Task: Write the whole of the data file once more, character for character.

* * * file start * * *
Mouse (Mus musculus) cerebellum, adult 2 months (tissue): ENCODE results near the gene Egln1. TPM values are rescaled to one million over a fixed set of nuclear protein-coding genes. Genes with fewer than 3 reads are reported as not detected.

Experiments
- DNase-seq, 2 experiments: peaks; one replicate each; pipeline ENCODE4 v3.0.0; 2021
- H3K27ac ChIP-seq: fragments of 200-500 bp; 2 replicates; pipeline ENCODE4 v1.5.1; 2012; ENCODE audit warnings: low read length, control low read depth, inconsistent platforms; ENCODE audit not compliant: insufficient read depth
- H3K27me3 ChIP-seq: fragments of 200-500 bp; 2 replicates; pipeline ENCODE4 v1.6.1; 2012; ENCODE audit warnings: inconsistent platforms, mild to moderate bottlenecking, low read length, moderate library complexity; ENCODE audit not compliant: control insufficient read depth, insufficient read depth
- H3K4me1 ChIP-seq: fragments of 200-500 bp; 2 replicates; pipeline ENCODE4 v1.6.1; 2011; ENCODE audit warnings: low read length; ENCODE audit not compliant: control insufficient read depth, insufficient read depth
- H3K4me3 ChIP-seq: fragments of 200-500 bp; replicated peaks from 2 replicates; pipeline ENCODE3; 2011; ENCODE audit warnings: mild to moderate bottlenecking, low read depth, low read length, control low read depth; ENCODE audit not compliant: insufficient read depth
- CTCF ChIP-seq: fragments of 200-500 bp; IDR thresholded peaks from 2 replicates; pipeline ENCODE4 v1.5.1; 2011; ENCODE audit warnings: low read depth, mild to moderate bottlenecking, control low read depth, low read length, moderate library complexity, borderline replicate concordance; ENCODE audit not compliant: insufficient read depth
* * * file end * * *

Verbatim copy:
Mouse (Mus musculus) cerebellum, adult 2 months (tissue): ENCODE results near the gene Egln1. TPM values are rescaled to one million over a fixed set of nuclear protein-coding genes. Genes with fewer than 3 reads are reported as not detected.

Experiments
- DNase-seq, 2 experiments: peaks; one replicate each; pipeline ENCODE4 v3.0.0; 2021
- H3K27ac ChIP-seq: fragments of 200-500 bp; 2 replicates; pipeline ENCODE4 v1.5.1; 2012; ENCODE audit warnings: low read length, control low read depth, inconsistent platforms; ENCODE audit not compliant: insufficient read depth
- H3K27me3 ChIP-seq: fragments of 200-500 bp; 2 replicates; pipeline ENCODE4 v1.6.1; 2012; ENCODE audit warnings: inconsistent platforms, mild to moderate bottlenecking, low read length, moderate library complexity; ENCODE audit not compliant: control insufficient read depth, insufficient read depth
- H3K4me1 ChIP-seq: fragments of 200-500 bp; 2 replicates; pipeline ENCODE4 v1.6.1; 2011; ENCODE audit warnings: low read length; ENCODE audit not compliant: control insufficient read depth, insufficient read depth
- H3K4me3 ChIP-seq: fragments of 200-500 bp; replicated peaks from 2 replicates; pipeline ENCODE3; 2011; ENCODE audit warnings: mild to moderate bottlenecking, low read depth, low read length, control low read depth; ENCODE audit not compliant: insufficient read depth
- CTCF ChIP-seq: fragments of 200-500 bp; IDR thresholded peaks from 2 replicates; pipeline ENCODE4 v1.5.1; 2011; ENCODE audit warnings: low read depth, mild to moderate bottlenecking, control low read depth, low read length, moderate library complexity, borderline replicate concordance; ENCODE audit not compliant: insufficient read depth